You have already been told of distinguished women who have borne a very prominent part in politics, both in ancient and modern times, and yet the multitude of men have believed and acknowledged that it was all right; and are now acknowledging it with all the enthusiasm of devoted loyalty. They are now acknowledging it in the case of an Empire on which it has been said that the sun never sets; an Empire, "the morning drumbeat of whose military stations, circles the earth with one continued peal of the martial airs of England." It is recognized too, not by the ignorant and thoughtless only, or the radical and heretical alone, but also by multitudes of educated and pious men. That bench of Bishops, sitting in the House of Lords, receiving its very warrant to act politically, from the hands of a woman, listening to a speech from a woman on the throne, endorses every day the doctrine, that a woman may engage in politics.
Does woman ask to engage in those manly occupations which some men, in some places, have claimed as peculiarly appropriate to the masculine muscle? You will find that here also, the practice in regard to this particular, is altogether variant in different countries. Go to Germany, or France, or to much of that Island Empire which rules over so large a portion of the world, and you will find that woman shares the toil of the field with her husband, brother and father. You will find, that not only the lighter occupations which seem better adapted to her smaller frame, but the most severe drudgery of the field, falls to her lot; and that multitudes of men consent and approve. There, woman is not deemed "out of her
appropriate sphere," in engaging in manly occupations in the open air, the performance of the toils of the artizan, or whatever else man here may choose to arrogate to be his exclusive employment.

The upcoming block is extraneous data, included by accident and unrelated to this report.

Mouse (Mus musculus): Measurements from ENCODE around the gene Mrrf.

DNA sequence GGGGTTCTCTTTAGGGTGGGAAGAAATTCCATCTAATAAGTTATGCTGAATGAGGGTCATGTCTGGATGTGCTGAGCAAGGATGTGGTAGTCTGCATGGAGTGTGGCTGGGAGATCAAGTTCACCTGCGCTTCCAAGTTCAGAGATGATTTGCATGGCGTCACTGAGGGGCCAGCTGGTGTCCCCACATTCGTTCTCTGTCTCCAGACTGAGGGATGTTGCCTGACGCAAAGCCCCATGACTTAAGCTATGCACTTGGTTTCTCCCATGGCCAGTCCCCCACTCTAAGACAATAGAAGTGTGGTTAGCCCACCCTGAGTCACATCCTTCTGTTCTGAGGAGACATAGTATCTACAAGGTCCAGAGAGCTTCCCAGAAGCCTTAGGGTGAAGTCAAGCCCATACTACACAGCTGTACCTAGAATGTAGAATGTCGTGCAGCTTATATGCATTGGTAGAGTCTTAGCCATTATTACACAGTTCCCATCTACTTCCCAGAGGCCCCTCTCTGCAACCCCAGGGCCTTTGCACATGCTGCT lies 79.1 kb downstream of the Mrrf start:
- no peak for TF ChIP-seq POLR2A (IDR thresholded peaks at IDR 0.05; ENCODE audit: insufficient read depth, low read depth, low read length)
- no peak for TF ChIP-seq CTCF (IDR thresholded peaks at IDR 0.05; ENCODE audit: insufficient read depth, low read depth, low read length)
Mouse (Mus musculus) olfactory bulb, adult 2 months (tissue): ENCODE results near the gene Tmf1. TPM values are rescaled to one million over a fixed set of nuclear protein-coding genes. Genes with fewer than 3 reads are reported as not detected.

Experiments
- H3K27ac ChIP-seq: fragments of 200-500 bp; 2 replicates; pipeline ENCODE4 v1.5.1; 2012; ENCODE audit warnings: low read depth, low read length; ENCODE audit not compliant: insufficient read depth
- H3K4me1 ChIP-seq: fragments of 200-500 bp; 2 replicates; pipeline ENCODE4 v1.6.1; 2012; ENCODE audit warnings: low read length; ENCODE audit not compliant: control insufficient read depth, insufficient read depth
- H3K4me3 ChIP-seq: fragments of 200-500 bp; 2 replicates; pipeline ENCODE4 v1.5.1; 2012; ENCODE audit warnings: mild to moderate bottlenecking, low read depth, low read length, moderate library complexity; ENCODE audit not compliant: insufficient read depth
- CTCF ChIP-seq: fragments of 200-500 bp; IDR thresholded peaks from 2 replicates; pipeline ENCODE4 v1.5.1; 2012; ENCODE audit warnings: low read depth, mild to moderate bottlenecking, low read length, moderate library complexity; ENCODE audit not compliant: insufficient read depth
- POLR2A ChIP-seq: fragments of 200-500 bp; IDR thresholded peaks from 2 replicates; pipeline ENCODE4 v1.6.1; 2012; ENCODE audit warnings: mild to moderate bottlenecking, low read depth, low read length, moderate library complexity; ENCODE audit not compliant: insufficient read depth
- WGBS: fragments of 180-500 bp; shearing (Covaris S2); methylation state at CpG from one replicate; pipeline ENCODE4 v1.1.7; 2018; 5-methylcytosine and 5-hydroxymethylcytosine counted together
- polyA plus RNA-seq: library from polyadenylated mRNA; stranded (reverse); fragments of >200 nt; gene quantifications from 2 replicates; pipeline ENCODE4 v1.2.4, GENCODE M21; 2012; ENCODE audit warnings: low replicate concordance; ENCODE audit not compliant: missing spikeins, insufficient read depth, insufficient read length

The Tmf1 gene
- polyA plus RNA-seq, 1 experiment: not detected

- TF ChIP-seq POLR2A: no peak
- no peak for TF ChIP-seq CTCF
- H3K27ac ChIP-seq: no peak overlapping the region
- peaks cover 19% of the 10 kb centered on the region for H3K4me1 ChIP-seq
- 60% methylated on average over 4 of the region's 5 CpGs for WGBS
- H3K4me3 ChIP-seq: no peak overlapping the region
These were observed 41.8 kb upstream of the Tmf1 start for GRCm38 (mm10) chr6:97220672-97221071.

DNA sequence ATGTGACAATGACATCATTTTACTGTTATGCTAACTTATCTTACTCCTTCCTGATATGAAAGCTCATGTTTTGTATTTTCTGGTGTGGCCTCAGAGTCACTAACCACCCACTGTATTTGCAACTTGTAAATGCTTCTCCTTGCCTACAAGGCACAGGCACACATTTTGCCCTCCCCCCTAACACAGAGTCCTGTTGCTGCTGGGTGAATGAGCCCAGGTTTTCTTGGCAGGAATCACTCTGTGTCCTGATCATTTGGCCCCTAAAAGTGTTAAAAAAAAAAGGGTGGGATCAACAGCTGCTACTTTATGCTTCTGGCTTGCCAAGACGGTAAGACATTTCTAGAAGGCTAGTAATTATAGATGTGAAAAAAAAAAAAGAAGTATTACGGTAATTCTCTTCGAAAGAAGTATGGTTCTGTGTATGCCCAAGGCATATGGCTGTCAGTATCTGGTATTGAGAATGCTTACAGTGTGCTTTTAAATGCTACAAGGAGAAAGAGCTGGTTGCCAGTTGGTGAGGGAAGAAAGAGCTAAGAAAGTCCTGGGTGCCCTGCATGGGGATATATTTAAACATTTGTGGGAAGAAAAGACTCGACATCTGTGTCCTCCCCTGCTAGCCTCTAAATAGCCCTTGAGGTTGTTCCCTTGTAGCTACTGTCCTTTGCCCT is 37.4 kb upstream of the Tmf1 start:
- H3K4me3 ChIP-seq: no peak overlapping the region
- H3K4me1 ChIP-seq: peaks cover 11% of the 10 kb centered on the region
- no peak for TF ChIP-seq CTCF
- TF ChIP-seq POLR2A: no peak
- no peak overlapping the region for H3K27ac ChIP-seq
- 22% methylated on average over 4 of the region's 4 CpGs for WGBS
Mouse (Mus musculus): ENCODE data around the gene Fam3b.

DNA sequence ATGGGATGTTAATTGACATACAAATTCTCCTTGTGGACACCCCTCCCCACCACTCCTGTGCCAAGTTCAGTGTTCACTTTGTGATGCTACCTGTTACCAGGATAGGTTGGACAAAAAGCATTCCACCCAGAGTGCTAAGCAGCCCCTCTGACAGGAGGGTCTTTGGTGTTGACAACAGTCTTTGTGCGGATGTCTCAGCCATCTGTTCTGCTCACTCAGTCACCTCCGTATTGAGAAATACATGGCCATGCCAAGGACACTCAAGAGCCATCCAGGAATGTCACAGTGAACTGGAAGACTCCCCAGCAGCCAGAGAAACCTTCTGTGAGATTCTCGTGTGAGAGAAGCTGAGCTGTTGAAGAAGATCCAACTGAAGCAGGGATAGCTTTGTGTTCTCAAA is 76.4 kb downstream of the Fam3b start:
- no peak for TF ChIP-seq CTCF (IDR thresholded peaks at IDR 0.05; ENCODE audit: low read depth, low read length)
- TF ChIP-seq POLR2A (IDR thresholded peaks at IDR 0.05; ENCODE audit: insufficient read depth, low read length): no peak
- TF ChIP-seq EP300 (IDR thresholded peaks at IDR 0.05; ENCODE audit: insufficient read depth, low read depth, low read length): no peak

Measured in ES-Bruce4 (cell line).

The business of merchandizing has been conceded to woman, not so much in this country, as in other countries; but in this country it is coming to be acknowledged to be within her appropriate sphere, by people not reckoned among the advocates of human rights. And thus I might go on and instance one sphere of action after another, and say in regard to each one of them, that somewhere, man has consented or is consenting that she should fill it, not excepting even the bloody toils of the battle field; for have not orators, in their rounded periods, and poets in their strains of sweetest melody, joined to commemorate and eulogize in highest terms of praise, the deeds of the Maid of Saragossa, and others who have placed themselves in the "imminent deadly breach" in the service of their country? What brighter name, whose higher renown has come down to us in the praises of oratory and poetry, than that of Joan of Arc, who in the day of her country's greatest peril, stepped forward to snatch the rod of the invader from his hand, and roll back the invading host, placing the crown on the head of its "God-anointed" and hereditary heir.